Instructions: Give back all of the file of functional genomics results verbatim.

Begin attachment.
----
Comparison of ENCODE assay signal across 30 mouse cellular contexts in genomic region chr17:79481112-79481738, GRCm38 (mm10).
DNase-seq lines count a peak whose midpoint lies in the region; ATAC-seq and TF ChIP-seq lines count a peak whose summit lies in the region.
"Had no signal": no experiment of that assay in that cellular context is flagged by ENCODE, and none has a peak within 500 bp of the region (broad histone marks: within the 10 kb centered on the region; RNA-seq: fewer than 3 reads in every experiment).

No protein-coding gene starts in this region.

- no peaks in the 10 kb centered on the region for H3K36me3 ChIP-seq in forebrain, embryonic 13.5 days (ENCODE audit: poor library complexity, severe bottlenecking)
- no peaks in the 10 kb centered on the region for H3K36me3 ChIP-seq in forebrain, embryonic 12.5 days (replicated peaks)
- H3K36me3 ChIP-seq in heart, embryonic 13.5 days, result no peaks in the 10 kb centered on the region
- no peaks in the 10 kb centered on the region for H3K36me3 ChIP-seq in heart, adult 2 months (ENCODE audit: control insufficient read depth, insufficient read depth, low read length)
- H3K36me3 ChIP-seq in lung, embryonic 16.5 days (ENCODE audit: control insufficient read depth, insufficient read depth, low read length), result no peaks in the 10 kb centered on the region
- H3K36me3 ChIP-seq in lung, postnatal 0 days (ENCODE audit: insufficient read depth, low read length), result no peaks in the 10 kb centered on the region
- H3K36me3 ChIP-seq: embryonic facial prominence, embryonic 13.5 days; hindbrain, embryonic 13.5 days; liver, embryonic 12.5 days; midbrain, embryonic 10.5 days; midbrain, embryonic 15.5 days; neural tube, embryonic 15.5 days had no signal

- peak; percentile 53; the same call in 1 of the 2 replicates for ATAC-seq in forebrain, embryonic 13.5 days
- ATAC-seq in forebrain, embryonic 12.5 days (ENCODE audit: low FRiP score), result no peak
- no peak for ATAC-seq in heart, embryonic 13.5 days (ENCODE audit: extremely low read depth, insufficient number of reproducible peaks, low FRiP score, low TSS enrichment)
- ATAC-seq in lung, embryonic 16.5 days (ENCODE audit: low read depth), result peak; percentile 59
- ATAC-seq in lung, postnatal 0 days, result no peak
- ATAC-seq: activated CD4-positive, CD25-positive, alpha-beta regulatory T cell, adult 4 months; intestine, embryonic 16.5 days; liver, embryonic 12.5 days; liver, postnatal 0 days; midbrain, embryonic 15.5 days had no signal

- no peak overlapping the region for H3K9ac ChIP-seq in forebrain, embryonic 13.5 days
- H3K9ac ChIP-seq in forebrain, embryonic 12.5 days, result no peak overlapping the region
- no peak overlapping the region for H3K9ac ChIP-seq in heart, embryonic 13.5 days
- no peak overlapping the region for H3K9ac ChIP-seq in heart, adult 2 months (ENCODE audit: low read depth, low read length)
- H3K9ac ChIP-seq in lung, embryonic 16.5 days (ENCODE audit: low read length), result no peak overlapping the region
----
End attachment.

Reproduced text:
Comparison of ENCODE assay signal across 30 mouse cellular contexts in genomic region chr17:79481112-79481738, GRCm38 (mm10).
DNase-seq lines count a peak whose midpoint lies in the region; ATAC-seq and TF ChIP-seq lines count a peak whose summit lies in the region.
"Had no signal": no experiment of that assay in that cellular context is flagged by ENCODE, and none has a peak within 500 bp of the region (broad histone marks: within the 10 kb centered on the region; RNA-seq: fewer than 3 reads in every experiment).

No protein-coding gene starts in this region.

- no peaks in the 10 kb centered on the region for H3K36me3 ChIP-seq in forebrain, embryonic 13.5 days (ENCODE audit: poor library complexity, severe bottlenecking)
- no peaks in the 10 kb centered on the region for H3K36me3 ChIP-seq in forebrain, embryonic 12.5 days (replicated peaks)
- H3K36me3 ChIP-seq in heart, embryonic 13.5 days, result no peaks in the 10 kb centered on the region
- no peaks in the 10 kb centered on the region for H3K36me3 ChIP-seq in heart, adult 2 months (ENCODE audit: control insufficient read depth, insufficient read depth, low read length)
- H3K36me3 ChIP-seq in lung, embryonic 16.5 days (ENCODE audit: control insufficient read depth, insufficient read depth, low read length), result no peaks in the 10 kb centered on the region
- H3K36me3 ChIP-seq in lung, postnatal 0 days (ENCODE audit: insufficient read depth, low read length), result no peaks in the 10 kb centered on the region
- H3K36me3 ChIP-seq: embryonic facial prominence, embryonic 13.5 days; hindbrain, embryonic 13.5 days; liver, embryonic 12.5 days; midbrain, embryonic 10.5 days; midbrain, embryonic 15.5 days; neural tube, embryonic 15.5 days had no signal

- peak; percentile 53; the same call in 1 of the 2 replicates for ATAC-seq in forebrain, embryonic 13.5 days
- ATAC-seq in forebrain, embryonic 12.5 days (ENCODE audit: low FRiP score), result no peak
- no peak for ATAC-seq in heart, embryonic 13.5 days (ENCODE audit: extremely low read depth, insufficient number of reproducible peaks, low FRiP score, low TSS enrichment)
- ATAC-seq in lung, embryonic 16.5 days (ENCODE audit: low read depth), result peak; percentile 59
- ATAC-seq in lung, postnatal 0 days, result no peak
- ATAC-seq: activated CD4-positive, CD25-positive, alpha-beta regulatory T cell, adult 4 months; intestine, embryonic 16.5 days; liver, embryonic 12.5 days; liver, postnatal 0 days; midbrain, embryonic 15.5 days had no signal

- no peak overlapping the region for H3K9ac ChIP-seq in forebrain, embryonic 13.5 days
- H3K9ac ChIP-seq in forebrain, embryonic 12.5 days, result no peak overlapping the region
- no peak overlapping the region for H3K9ac ChIP-seq in heart, embryonic 13.5 days
- no peak overlapping the region for H3K9ac ChIP-seq in heart, adult 2 months (ENCODE audit: low read depth, low read length)
- H3K9ac ChIP-seq in lung, embryonic 16.5 days (ENCODE audit: low read length), result no peak overlapping the region